Harvard, MIT sue over ICE demand that foreign students leave US if courses are online-only
Harvard, MIT sue over ICE demand that foreign students leave US if courses are online-only

By Adam Shaw | Fox News

The lawsuit was filed in District Court in Boston Wednesday morning.

Harvard University and the Massachusetts Institute of Technology (MIT) are suing the Department of Homeland Security (DHS) and Immigration and Customs Enforcement (ICE) over a new policy that would force foreign students to return home if the courses they are enrolled in are entirely online.

“For many students, returning to their home countries to participate in online instruction is impossible, impracticable, prohibitively expensive, and/or dangerous,” the lawsuit filed in District Court in Boston Wednesday morning.


ICE announced this week that those on F-1 and M-1 student visas would need to leave the U.S. or transfer to another college if their schools offer classes entirely online when they reopen in the fall. If they do not, they could face deportation proceedings.

Additionally, the agency announced that the State Department will not issue visas to students enrolled in full online programs, and that U.S. Customs and Border Protection (CBP) would not allow them into the country.

The lawsuit by Harvard and MIT seeks a temporary restraining order and a preliminary injunction stopping the policy from being enforced. According to The Harvard Crimson, which first reported the lawsuit, the guidelines were released shortly after Harvard announced it would house no more than 40 percent of undergraduates and would hold all classes online in the fall.

In a statement to students, Harvard President Larry Bacow said that the policy “came down without notice—its cruelty surpassed only by its recklessness.”

“It appears that it was designed purposefully to place pressure on colleges and universities to open their on-campus classrooms for in-person instruction this fall, without regard to concerns for the health and safety of students, instructors, and others,” he said.

The lawsuit echoed that sentiment, arguing that the policy “reflects an effort by the federal government to force universities to reopen in-person classes, which would require housing students in densely packed residential halls, notwithstanding the universities’ judgment that it is neither safe nor educationally advisable to do so, and to force such a reopening when neither the students nor the universities have sufficient time to react to or address the additional risks to the health and safety of their communities.”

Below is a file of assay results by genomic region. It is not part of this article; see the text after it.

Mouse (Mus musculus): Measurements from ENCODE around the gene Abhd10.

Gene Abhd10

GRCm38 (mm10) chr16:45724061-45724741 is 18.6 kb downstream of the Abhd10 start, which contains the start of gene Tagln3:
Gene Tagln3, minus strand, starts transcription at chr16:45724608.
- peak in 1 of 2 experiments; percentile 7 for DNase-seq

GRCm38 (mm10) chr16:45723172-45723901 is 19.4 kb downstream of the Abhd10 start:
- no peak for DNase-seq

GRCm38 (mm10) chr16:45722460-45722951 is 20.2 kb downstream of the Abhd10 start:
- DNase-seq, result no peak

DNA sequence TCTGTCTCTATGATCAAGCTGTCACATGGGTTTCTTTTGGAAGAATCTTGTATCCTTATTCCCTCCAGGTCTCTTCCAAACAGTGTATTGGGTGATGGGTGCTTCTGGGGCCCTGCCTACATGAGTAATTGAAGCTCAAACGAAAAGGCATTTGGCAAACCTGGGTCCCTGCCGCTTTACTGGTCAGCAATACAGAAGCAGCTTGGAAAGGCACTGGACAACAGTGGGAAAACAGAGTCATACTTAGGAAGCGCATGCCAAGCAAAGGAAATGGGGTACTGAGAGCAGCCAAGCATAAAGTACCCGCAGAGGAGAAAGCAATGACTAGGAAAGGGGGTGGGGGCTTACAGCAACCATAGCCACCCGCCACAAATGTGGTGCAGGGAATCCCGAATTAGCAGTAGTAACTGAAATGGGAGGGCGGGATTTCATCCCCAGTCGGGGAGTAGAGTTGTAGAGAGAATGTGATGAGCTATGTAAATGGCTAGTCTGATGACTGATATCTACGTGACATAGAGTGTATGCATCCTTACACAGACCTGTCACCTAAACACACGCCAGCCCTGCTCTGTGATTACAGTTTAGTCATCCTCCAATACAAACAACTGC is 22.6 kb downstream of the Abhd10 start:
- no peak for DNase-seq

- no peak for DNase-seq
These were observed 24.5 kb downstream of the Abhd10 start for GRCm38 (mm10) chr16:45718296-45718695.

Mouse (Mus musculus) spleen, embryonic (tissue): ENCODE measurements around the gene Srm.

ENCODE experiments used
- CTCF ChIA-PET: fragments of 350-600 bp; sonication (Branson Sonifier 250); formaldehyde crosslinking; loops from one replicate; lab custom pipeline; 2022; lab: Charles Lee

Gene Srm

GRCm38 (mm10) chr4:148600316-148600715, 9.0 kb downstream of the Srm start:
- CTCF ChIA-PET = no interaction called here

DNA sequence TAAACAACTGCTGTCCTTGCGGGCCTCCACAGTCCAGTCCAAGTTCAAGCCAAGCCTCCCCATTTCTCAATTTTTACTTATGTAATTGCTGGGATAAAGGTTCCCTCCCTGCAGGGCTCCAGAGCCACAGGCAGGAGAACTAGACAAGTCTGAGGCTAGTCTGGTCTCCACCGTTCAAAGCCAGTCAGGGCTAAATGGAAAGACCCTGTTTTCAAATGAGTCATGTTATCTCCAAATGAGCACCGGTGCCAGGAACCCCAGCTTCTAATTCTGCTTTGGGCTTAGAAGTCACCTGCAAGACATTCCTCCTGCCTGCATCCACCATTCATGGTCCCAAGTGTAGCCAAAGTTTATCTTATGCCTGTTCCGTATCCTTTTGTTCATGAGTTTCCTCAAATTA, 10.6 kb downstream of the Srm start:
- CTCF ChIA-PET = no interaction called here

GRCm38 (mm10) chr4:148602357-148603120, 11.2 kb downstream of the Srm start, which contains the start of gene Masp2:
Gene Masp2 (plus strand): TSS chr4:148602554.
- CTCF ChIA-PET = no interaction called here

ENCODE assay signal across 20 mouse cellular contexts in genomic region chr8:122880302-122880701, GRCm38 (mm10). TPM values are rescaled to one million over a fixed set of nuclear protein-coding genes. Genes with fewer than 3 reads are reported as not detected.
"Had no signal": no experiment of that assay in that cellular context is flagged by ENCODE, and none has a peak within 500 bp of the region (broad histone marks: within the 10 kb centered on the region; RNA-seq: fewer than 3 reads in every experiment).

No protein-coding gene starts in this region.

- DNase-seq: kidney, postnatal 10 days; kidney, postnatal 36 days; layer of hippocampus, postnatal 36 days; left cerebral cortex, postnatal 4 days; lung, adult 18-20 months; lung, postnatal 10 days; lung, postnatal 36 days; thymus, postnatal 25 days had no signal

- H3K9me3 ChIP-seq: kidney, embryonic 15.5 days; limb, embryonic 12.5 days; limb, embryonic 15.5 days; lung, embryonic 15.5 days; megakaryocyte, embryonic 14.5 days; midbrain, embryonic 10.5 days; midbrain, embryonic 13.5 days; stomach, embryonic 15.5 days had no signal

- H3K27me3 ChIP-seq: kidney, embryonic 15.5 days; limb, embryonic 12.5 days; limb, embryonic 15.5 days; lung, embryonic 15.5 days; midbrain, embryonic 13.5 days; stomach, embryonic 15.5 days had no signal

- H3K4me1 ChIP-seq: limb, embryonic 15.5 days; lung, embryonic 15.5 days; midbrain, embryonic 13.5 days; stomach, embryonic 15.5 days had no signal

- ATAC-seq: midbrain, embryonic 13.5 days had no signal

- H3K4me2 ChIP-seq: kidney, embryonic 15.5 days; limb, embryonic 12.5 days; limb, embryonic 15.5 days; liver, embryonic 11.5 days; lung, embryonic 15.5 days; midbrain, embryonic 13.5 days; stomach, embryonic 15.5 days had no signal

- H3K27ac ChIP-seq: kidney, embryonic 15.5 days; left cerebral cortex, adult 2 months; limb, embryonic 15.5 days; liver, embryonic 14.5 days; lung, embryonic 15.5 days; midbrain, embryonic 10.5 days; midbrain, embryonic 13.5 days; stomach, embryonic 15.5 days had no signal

“The effect—and perhaps even the goal—is to create as much chaos for universities and international students as possible,” it says.

The Associated Press reports that nearly 400,000 foreigners received student visas in the 12-month period that ended Sept. 30, down more than 40 percent from four years earlier.

The policy comes amid a broader push by the Trump administration to have schools and colleges open fully in the fall as a building block for the reopening of the country as a whole.

Parts of the U.S. have recently seen an increase in coronavirus cases as they go through phases of reopening after months of lockdowns, leading to proponents of continued online learning claiming that re-opening schools is dangerous. But those in favor of reopening argue that young people and children are among the least likely to suffer serious symptoms from the virus, and that countries that have reopened schools have not seen a related spike in cases.

“In Germany, Denmark, Norway, Sweden and many other countries, SCHOOLS ARE OPEN WITH NO PROBLEMS,” Trump tweeted Wednesday. “The Dems think it would be bad for them politically if U.S. schools open before the November Election, but is important for the children & families. May cut off funding if not open!”

Meanwhile, the Trump administration has kept up with strict policies on immigration, related to both the spread of the virus and the economic recovery.

The administration is quickly turning away illegal immigrants and asylum seekers at the border, often with minimal time, if any, in detention. President Trump last month signed an order expanding immigration restrictions to include bars on a number of guest worker programs until the end of the year.

Fox News’  Rob DiRienzo, Andrew Fone and The Associated Press contributed to this report.Adam Shaw is a reporter covering U.S. and European politics for Fox News.

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